Reduce Risk of Cardiovascular Disease by 32%

Reduce Risk of Cardiovascular Disease by 32%

Reduce Risk of Cardiovascular Disease by 32%

Numerous studies have shown how plant-based diets improve health, however, a recent study has shown just how much you can improve your heart health and decrease your risk of cardiovascular disease by eating a plant-based diet. By switching to a fully plant-based diet or by just incorporating plant-based meals into your typical diet, you can not only improve your health but also help improve the planet.

One recent study found that eating more plant-based foods reduces the risk of heart failure by 40%.  Another study found that a vegetarian diet can cut your risk of heart disease by 40% too.

The Journal of the American Heart Association recently released a study that adds to the mounting evidence on the correlation between plant-based diets and improved health. Researchers found that eating more vegetables, legumes, nuts, and whole grains and fewer animal products leads to a much lower risk of death by heart disease or other serious cardiovascular events. The lead author of the study is Casey M. Rebholz, Ph.D., who is also an assistant professor of epidemiology at Johns Hopkins Bloomberg School of Public Health.

Dr. Rebholz's study included 12,168 middle-aged people who had enrolled in the Atherosclerosis Risk in Communities (ARIC) study. The participants had been involved in the ARIC project between 1987 and 2016. Dr. Rebholz and her colleagues categorized the participants' diet using four diet indexes: "In the overall plant-based diet index and provegetarian diet index," they explain, "higher intakes of all or selected plant foods received higher scores."


Reduce Risk of Cardiovascular Disease by 32%


"In the healthy plant-based diet index, higher intakes of only the healthy plant foods received higher scores," while "in the less healthy plant-based diet index, higher intakes of only the less healthy plant foods received higher scores." The researchers used three Cox proportional hazards models to calculate hazard ratios and assess "the association between plant-based diet scores and incident cardiovascular disease, cardiovascular disease mortality, and all cause mortality."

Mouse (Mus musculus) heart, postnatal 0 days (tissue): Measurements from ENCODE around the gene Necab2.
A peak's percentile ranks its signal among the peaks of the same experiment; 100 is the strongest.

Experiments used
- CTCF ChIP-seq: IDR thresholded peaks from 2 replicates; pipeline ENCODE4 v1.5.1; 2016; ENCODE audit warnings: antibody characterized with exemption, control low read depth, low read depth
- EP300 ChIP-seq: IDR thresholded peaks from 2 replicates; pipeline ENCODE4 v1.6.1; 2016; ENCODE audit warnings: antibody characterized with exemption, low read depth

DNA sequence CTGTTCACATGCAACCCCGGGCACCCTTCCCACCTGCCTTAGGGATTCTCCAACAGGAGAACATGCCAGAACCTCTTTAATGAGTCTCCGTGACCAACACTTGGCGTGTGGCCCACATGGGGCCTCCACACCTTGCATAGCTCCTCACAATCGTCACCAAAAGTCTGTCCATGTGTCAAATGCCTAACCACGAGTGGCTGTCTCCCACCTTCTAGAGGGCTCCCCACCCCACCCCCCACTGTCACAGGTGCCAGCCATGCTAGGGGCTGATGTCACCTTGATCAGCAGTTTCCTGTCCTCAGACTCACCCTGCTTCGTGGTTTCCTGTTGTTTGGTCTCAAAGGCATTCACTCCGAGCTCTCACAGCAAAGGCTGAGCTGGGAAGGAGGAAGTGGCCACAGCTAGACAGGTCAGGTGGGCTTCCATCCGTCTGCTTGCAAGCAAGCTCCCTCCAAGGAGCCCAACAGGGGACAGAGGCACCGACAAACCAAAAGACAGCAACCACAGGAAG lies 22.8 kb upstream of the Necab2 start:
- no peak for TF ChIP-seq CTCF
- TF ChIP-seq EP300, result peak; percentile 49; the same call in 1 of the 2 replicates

Dr. Rebholz's findings showed that participants who had the biggest intake of plant-based foods and also scored the highest on the indexes were 16% less likely to experience a cardiovascular condition like heart attack, stroke, or heart failure. These results are compared to adults who consumed the smallest amount of plant-based foods.

Consumers of high plant-based foods also were 25% less likely to die from any cause and had a 32% lower risk of dying from a cardiovascular condition.

"While you don't have to give up foods derived from animals completely, our study does suggest that eating a larger proportion of plant-based foods and a smaller proportion of animal-based foods may help reduce your risk of having a heart attack, stroke or other type of cardiovascular disease," said Dr. Rebholz. "There might be some variability in terms of individual foods, but to reduce cardiovascular disease risk, people should eat more vegetables, nuts, whole grains, fruits, legumes, and fewer animal-based foods."

Chief Science and Medical Officer of the American Heart Association (AHA) commented on this study saying that "The AHA recommends eating a mostly plant-based diet, provided the foods you choose are rich in nutrition and low in added sugars, sodium, cholesterol and artery-clogging saturated and trans fats. For example, French fries or cauliflower pizza with cheese are plant-based but are low in nutritional value and are loaded with sodium. Unprocessed foods, like fresh fruit, vegetables, and grains, are good choices."

Dr. Rebholz noted that this is the first study to examine this association in the general population. Another study however found cardiovascular benefits for plant-based diets in smaller populations, like vegetarians. Dr. Rebholz also added that these "findings are pretty consistent with previous findings about other dietary patterns, including the Dietary Approaches to Stop Hypertension, or DASH diet, which emphasize the same food items."

Dr. Rebholz also wanted to point out the limitations of their study like the self-reported nature of the dietary intake. Also, the ARIC study measured the dietary intake of plant-based and animal-based foods from many years ago so the measurements may not reflect the modern food industry. The study also can't prove causation.




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